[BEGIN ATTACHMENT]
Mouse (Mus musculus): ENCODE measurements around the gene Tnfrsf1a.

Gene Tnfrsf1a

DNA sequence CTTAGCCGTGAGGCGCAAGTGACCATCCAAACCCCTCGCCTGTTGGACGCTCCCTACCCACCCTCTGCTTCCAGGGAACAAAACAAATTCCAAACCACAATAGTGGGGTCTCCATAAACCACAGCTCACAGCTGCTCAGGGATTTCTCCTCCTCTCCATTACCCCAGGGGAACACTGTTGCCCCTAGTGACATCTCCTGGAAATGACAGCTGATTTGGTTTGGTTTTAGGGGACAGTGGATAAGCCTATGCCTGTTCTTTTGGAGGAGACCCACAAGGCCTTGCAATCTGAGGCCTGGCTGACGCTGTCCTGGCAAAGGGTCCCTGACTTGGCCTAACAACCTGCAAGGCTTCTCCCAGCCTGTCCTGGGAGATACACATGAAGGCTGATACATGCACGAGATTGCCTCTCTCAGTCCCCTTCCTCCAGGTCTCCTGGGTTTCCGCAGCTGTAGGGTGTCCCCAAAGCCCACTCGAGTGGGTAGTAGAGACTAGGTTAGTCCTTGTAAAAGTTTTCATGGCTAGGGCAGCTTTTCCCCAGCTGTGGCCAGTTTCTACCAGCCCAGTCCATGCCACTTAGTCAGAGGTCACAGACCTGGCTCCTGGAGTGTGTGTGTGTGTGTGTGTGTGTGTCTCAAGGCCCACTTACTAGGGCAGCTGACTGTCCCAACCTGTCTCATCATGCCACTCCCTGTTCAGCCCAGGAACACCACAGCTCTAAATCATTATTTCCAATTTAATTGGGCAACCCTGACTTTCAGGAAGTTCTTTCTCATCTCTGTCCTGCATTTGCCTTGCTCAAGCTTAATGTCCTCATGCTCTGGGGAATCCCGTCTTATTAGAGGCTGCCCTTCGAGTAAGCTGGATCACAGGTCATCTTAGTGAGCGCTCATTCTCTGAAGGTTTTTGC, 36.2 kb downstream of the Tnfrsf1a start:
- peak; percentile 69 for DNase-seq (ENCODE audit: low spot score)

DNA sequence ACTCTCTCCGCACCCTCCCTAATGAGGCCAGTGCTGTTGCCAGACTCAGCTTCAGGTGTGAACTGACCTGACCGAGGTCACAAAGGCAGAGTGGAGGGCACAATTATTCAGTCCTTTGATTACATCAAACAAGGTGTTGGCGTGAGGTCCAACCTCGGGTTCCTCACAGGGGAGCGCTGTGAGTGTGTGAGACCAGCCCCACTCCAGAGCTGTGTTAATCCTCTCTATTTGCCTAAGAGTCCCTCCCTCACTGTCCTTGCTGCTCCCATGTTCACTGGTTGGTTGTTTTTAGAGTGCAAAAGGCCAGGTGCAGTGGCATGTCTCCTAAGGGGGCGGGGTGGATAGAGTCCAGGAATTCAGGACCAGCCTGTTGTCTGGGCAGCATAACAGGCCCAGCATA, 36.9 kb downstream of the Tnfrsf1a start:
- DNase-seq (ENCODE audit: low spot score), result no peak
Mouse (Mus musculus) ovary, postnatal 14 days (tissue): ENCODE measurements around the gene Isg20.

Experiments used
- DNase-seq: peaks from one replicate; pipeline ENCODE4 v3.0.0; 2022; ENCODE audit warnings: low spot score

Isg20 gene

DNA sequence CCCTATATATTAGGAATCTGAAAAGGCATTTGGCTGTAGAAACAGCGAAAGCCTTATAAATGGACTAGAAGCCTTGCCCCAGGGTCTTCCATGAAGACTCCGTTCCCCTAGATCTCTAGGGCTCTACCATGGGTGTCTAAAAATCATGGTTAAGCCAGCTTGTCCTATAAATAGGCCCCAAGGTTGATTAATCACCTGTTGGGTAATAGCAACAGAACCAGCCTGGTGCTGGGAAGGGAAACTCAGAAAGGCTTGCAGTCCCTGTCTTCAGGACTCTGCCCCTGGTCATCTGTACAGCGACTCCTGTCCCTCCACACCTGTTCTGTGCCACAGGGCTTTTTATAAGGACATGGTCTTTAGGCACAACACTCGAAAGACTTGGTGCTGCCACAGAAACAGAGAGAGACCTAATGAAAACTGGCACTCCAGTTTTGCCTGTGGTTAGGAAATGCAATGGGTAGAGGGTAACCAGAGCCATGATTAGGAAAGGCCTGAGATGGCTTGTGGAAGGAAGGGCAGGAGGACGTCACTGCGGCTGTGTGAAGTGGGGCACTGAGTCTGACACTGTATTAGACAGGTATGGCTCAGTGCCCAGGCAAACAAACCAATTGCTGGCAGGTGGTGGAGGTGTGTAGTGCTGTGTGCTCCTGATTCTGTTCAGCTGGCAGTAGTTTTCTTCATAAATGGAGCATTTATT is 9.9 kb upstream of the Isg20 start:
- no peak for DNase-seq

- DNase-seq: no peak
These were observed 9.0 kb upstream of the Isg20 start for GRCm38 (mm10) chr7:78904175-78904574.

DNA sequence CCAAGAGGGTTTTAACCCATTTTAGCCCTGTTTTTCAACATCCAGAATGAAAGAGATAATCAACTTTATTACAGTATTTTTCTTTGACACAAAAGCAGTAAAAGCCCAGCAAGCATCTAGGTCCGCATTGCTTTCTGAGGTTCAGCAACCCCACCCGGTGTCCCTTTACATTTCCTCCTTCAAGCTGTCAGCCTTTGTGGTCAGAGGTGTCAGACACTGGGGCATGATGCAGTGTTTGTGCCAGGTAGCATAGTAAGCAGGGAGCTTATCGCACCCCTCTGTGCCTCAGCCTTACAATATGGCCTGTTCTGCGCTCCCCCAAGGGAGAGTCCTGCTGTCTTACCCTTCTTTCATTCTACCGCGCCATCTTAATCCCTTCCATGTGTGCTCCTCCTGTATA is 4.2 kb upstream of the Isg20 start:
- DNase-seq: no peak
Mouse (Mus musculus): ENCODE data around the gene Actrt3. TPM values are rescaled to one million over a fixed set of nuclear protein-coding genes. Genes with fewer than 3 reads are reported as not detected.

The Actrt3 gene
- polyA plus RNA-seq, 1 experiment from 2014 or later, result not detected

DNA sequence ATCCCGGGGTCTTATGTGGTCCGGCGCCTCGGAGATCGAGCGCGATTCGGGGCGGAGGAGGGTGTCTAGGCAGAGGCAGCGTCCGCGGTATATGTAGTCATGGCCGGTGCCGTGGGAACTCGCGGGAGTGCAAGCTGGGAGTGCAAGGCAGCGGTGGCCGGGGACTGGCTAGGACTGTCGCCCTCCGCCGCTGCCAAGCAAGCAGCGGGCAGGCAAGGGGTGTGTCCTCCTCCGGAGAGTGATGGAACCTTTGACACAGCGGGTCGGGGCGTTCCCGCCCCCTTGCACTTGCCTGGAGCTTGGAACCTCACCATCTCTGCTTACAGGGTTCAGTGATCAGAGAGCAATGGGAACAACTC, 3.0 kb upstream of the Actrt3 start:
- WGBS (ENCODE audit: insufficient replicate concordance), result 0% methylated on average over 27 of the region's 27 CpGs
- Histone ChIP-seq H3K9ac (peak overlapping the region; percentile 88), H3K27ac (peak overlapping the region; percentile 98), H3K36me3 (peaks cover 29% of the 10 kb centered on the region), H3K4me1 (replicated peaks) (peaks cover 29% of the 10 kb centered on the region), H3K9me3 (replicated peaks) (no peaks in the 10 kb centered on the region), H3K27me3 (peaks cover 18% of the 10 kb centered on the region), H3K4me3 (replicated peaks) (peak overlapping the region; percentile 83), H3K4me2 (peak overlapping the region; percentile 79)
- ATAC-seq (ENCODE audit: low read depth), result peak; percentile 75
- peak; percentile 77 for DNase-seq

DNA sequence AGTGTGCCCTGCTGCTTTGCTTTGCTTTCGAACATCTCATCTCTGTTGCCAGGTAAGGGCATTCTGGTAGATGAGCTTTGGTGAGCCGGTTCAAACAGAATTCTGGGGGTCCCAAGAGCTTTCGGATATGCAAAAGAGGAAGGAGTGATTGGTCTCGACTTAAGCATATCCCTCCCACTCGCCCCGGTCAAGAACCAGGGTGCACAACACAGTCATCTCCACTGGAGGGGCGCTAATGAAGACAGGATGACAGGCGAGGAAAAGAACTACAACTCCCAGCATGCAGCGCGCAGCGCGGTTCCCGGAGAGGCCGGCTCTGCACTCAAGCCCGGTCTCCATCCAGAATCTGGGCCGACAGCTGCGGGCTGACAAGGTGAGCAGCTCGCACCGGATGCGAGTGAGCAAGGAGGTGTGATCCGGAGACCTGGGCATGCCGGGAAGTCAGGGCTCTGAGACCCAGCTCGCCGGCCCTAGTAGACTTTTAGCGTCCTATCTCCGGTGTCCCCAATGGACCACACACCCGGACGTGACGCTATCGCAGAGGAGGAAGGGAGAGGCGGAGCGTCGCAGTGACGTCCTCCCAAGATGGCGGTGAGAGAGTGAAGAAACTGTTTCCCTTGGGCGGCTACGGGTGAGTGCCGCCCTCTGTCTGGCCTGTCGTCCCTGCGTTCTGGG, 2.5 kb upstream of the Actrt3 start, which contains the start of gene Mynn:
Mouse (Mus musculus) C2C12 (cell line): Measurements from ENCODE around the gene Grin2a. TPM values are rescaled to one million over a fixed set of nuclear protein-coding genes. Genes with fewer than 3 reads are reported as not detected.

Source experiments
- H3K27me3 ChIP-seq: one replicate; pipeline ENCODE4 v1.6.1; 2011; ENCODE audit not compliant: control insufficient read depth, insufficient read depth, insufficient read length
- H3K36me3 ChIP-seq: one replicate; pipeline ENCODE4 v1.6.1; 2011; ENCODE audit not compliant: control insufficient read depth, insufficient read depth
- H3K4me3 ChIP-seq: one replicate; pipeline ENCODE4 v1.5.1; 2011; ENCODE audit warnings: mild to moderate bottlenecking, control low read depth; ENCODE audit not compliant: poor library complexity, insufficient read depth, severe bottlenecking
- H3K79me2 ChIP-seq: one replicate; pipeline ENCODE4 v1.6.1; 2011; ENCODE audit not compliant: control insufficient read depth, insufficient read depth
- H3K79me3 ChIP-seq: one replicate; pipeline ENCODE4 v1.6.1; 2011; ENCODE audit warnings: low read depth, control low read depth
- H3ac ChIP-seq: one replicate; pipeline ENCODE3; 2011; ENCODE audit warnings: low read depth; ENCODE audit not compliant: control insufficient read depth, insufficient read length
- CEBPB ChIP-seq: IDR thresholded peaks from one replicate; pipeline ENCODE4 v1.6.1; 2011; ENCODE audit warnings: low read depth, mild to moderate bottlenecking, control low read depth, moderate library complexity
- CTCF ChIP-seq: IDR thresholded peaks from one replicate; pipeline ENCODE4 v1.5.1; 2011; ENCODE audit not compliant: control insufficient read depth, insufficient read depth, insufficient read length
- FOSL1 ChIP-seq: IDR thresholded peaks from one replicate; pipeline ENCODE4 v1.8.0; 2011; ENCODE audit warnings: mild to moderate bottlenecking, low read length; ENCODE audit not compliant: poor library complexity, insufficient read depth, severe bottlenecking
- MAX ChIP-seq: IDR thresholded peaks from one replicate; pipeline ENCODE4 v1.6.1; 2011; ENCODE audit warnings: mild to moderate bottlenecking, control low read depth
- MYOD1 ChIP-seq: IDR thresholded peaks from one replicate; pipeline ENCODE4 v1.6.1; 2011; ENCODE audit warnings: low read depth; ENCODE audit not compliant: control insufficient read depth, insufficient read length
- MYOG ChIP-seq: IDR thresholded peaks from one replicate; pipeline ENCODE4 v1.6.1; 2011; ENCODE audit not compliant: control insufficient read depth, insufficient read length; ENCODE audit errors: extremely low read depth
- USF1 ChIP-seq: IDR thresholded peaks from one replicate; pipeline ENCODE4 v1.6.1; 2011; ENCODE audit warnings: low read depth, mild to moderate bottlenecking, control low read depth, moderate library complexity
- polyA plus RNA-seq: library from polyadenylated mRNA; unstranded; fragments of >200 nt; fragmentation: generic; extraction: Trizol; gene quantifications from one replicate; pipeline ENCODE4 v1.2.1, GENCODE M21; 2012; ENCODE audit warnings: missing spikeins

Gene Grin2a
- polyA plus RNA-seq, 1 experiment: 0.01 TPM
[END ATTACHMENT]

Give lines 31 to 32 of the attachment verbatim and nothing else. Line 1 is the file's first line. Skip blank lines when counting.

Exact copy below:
- H3K79me2 ChIP-seq: one replicate; pipeline ENCODE4 v1.6.1; 2011; ENCODE audit not compliant: control insufficient read depth, insufficient read depth
- H3K79me3 ChIP-seq: one replicate; pipeline ENCODE4 v1.6.1; 2011; ENCODE audit warnings: low read depth, control low read depth